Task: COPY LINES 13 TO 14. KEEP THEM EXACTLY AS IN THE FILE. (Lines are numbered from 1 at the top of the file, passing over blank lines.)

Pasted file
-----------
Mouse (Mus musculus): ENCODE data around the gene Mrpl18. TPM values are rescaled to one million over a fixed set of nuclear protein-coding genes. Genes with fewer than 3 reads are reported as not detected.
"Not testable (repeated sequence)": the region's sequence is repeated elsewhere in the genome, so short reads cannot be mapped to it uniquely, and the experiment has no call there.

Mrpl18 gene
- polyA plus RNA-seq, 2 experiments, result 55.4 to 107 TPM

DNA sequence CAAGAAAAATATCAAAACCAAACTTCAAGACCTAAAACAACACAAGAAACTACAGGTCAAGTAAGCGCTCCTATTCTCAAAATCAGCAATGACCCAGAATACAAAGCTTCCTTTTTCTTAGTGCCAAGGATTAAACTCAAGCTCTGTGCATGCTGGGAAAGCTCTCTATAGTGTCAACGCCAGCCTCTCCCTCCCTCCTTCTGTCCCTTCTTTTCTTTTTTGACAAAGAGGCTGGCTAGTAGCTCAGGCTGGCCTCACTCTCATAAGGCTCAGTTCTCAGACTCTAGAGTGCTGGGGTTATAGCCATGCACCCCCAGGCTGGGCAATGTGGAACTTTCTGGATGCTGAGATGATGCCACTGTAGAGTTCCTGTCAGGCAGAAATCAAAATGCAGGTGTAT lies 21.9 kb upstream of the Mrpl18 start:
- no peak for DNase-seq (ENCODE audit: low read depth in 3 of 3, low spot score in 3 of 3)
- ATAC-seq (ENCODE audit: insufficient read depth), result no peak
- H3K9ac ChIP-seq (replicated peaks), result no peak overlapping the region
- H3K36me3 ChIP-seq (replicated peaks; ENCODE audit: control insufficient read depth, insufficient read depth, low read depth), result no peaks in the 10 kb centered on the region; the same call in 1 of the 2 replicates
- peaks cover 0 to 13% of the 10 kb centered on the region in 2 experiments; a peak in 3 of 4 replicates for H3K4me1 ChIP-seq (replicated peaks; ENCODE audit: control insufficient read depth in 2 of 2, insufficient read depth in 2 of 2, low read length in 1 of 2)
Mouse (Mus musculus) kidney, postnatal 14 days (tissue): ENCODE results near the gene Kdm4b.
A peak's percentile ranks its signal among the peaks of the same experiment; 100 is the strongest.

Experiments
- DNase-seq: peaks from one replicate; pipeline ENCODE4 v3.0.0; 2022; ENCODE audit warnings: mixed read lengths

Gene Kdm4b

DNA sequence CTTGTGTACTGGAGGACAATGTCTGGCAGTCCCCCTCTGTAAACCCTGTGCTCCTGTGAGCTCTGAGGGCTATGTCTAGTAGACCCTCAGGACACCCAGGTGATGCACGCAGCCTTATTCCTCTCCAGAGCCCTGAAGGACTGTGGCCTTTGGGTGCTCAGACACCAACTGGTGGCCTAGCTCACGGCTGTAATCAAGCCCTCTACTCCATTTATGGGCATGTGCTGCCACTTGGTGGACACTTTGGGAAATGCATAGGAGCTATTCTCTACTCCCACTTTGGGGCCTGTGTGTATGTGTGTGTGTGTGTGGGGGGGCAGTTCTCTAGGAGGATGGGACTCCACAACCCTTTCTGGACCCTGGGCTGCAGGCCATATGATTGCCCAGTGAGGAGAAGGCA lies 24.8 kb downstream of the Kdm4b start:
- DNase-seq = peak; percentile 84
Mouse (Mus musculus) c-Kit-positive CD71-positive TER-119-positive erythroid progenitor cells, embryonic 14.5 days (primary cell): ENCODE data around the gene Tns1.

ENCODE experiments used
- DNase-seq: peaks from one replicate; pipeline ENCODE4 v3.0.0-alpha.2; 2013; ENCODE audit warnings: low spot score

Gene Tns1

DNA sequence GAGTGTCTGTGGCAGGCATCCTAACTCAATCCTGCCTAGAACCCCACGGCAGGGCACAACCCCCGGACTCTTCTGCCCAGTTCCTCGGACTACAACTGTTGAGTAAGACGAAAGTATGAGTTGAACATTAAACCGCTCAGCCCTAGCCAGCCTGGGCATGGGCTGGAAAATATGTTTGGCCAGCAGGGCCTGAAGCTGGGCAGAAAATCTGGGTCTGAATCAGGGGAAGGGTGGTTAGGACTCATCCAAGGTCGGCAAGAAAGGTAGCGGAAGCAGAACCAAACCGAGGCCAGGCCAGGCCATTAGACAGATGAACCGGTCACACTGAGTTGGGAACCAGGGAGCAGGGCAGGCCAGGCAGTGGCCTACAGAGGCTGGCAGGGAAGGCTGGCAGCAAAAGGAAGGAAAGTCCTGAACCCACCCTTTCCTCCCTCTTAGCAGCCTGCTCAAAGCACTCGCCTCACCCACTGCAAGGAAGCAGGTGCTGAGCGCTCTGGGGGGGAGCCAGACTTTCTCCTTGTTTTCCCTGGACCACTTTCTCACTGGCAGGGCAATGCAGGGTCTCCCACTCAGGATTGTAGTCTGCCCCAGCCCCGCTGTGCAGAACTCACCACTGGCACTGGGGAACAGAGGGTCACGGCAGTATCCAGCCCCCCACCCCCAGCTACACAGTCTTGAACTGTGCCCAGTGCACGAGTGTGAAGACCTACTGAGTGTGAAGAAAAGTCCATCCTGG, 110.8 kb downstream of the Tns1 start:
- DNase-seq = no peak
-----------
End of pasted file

Experiments
- DNase-seq: peaks from one replicate; pipeline ENCODE4 v3.0.0; 2022; ENCODE audit warnings: mixed read lengths